One of the hardest red flags to catch is manipulation. Many abusers are geniuses when it comes to manipulation. They are so good that it can be difficult to realize that you’re being manipulated. If you frequently find yourself doing things you wouldn’t normally want to do, or if you notice that your partner constantly uses emotions, particularly guilt, to change your mind about situations, people you like, and attending events, they’re a manipulator and you should proceed with care.

Pay Attention to How Friends and Family Feel About Your Partner

The odds are good that the people who truly love you the most will be the first to notice that something simply isn’t right about your significant other. If they say that you’re changing, or that they have a bad feeling about your partner, ask them to clarify. While it’s okay for one or two friends to simply not like your new partner, if everyone mentions the same red flags, or if it’s someone who is usually an excellent judge of character, give yourself some time and space to evaluate your relationship and determine if your friends and family are right and that your partner isn’t actually as perfect as you think.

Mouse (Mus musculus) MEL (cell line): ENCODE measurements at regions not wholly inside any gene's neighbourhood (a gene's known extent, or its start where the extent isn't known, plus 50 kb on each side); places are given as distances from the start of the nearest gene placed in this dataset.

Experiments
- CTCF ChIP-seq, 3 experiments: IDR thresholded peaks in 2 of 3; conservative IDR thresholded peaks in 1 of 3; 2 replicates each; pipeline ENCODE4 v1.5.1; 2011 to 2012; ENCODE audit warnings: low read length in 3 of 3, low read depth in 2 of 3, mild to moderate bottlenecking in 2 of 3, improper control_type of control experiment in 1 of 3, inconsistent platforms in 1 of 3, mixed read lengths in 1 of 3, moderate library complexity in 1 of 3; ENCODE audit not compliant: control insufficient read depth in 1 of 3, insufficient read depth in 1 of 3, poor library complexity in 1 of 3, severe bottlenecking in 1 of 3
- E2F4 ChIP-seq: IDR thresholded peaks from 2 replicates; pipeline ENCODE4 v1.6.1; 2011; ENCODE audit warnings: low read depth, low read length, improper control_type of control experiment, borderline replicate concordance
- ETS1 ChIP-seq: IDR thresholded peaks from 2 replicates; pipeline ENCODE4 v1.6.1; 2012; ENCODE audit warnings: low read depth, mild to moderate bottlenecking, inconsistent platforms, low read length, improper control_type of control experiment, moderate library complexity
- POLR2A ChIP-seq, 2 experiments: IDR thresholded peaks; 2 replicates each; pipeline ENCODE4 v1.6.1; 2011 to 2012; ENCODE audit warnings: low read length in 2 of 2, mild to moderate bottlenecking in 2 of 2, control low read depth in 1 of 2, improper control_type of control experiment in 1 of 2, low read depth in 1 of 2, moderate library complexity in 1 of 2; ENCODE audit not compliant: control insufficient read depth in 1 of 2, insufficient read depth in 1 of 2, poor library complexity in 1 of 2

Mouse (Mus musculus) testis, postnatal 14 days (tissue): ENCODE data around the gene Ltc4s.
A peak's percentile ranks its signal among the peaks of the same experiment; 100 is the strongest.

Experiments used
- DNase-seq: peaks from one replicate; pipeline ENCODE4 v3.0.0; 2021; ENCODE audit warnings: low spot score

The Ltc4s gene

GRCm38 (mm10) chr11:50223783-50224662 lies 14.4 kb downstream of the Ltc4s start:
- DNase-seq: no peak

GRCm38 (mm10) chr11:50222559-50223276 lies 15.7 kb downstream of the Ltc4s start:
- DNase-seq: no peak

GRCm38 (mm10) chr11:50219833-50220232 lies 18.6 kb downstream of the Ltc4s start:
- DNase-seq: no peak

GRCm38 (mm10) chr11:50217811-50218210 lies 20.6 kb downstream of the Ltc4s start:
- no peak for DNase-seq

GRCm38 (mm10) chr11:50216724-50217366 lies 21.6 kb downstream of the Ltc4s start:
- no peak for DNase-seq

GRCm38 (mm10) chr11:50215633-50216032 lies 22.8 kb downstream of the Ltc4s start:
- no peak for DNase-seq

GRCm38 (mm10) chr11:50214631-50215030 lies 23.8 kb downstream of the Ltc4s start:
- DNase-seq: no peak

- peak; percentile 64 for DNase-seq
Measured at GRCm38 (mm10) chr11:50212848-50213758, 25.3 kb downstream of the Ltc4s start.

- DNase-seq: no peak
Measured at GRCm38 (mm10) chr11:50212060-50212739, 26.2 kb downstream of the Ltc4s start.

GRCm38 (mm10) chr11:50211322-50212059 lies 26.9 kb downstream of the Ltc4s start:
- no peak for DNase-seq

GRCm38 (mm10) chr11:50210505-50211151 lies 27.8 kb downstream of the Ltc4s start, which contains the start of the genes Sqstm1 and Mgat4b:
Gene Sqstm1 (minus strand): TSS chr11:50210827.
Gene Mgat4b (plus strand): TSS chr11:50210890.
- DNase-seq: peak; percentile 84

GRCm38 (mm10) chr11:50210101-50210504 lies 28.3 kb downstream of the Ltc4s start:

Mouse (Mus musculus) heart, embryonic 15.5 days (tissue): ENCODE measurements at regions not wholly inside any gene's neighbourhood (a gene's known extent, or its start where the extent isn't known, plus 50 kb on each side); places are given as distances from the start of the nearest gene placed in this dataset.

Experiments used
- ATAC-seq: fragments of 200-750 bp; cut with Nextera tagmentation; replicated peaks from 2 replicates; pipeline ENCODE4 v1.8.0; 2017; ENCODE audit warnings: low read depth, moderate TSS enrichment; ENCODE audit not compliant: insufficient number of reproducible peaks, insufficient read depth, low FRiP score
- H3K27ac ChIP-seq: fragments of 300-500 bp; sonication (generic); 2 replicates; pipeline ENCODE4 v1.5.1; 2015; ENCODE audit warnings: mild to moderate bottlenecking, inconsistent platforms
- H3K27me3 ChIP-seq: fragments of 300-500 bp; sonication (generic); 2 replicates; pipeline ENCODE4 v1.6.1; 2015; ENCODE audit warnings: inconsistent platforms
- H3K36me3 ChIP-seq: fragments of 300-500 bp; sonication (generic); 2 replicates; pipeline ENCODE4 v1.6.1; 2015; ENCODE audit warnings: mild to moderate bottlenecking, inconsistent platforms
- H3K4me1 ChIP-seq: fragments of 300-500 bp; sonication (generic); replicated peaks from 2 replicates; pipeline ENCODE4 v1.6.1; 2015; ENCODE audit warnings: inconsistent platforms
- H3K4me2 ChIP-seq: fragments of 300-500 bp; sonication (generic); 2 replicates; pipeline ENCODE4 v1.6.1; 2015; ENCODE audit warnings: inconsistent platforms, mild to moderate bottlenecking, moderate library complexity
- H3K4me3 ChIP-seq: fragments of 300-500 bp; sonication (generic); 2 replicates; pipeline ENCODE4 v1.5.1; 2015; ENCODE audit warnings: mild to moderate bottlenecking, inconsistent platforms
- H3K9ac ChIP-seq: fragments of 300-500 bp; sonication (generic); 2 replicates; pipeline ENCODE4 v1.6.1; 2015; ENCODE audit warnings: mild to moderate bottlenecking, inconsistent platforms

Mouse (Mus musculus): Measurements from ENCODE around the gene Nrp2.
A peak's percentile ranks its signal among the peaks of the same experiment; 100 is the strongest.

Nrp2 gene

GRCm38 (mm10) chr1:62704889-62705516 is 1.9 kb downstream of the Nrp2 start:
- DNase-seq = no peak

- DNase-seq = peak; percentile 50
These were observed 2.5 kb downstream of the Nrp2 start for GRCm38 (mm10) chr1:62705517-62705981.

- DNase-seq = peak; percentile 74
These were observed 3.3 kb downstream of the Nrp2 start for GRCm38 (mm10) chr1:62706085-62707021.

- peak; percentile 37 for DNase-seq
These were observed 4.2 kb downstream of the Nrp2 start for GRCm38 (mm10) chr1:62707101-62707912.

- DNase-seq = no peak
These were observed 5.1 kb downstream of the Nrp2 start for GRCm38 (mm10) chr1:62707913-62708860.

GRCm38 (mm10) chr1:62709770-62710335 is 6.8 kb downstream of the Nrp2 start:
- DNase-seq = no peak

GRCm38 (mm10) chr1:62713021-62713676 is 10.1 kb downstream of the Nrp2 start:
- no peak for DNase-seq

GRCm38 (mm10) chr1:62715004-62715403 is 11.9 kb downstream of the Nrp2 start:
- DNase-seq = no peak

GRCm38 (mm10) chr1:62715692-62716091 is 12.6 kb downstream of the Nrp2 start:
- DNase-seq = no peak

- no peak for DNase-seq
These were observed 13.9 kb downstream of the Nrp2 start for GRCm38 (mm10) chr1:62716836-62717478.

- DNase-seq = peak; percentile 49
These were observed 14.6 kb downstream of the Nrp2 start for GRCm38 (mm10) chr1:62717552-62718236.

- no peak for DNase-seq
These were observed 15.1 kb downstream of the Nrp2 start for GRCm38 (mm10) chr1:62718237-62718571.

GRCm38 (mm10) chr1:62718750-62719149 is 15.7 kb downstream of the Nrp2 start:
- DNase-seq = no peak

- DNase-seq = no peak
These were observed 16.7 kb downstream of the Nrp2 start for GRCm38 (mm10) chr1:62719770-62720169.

Most people automatically assume that domestic abuse situations always involve an abusive male and a female victim. The truth is that women can be as abusive as men, which is why everyone needs to be mindful of red flags when they are involved in a relationship.

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Trick-or-Treat Safety

Trick-or-Treat Safety

Finally! Halloween is here. Not only does that mean cooler weather, pumpkin spice coffee, and an excuse to snuggle up with a good book rather than going out, kid will tell you that it’s time for free candy.

While kids love trick-or-treating, parents often have mixed feelings about the popular activity. Yes, it’s great to see how excited your kids get each year. The problem is that each year, parents worry how they will keep their child safe while they go from one house to another.

The good news is that there are things you can do to insure trick-or-treat safety while also allowing your children free rein to enjoy the holiday.

Make sure your children are visible, even if they’re out after dark. This isn’t complicated. Simply arm your child with a flashlight, and incorporate some flashing lights and reflective strips into their costume.